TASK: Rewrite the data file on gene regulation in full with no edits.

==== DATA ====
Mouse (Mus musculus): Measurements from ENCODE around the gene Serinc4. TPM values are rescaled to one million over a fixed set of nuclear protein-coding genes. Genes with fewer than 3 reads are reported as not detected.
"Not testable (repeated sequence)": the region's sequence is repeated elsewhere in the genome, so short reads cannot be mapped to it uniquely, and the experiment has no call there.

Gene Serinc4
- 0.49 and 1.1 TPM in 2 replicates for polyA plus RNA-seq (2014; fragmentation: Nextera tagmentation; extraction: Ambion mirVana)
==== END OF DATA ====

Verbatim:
Mouse (Mus musculus): Measurements from ENCODE around the gene Serinc4. TPM values are rescaled to one million over a fixed set of nuclear protein-coding genes. Genes with fewer than 3 reads are reported as not detected.
"Not testable (repeated sequence)": the region's sequence is repeated elsewhere in the genome, so short reads cannot be mapped to it uniquely, and the experiment has no call there.

Gene Serinc4
- 0.49 and 1.1 TPM in 2 replicates for polyA plus RNA-seq (2014; fragmentation: Nextera tagmentation; extraction: Ambion mirVana)